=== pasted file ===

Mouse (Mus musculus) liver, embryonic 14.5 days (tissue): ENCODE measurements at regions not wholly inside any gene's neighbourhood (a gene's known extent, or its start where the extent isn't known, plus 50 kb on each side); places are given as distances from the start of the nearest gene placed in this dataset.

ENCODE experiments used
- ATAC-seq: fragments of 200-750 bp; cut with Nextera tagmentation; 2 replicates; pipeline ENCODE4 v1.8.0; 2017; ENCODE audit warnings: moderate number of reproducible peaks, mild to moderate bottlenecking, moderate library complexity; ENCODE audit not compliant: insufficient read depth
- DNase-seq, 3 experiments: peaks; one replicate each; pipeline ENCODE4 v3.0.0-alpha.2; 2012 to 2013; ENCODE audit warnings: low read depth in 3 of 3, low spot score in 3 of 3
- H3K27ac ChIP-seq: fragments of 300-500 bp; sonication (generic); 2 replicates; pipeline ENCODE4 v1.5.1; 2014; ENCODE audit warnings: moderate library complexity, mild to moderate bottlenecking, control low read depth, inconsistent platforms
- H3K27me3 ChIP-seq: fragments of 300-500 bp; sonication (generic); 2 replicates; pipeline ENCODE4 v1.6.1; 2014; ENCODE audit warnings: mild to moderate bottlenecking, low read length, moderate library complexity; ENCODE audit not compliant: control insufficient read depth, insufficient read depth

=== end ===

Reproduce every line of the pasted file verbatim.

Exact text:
Mouse (Mus musculus) liver, embryonic 14.5 days (tissue): ENCODE measurements at regions not wholly inside any gene's neighbourhood (a gene's known extent, or its start where the extent isn't known, plus 50 kb on each side); places are given as distances from the start of the nearest gene placed in this dataset.

ENCODE experiments used
- ATAC-seq: fragments of 200-750 bp; cut with Nextera tagmentation; 2 replicates; pipeline ENCODE4 v1.8.0; 2017; ENCODE audit warnings: moderate number of reproducible peaks, mild to moderate bottlenecking, moderate library complexity; ENCODE audit not compliant: insufficient read depth
- DNase-seq, 3 experiments: peaks; one replicate each; pipeline ENCODE4 v3.0.0-alpha.2; 2012 to 2013; ENCODE audit warnings: low read depth in 3 of 3, low spot score in 3 of 3
- H3K27ac ChIP-seq: fragments of 300-500 bp; sonication (generic); 2 replicates; pipeline ENCODE4 v1.5.1; 2014; ENCODE audit warnings: moderate library complexity, mild to moderate bottlenecking, control low read depth, inconsistent platforms
- H3K27me3 ChIP-seq: fragments of 300-500 bp; sonication (generic); 2 replicates; pipeline ENCODE4 v1.6.1; 2014; ENCODE audit warnings: mild to moderate bottlenecking, low read length, moderate library complexity; ENCODE audit not compliant: control insufficient read depth, insufficient read depth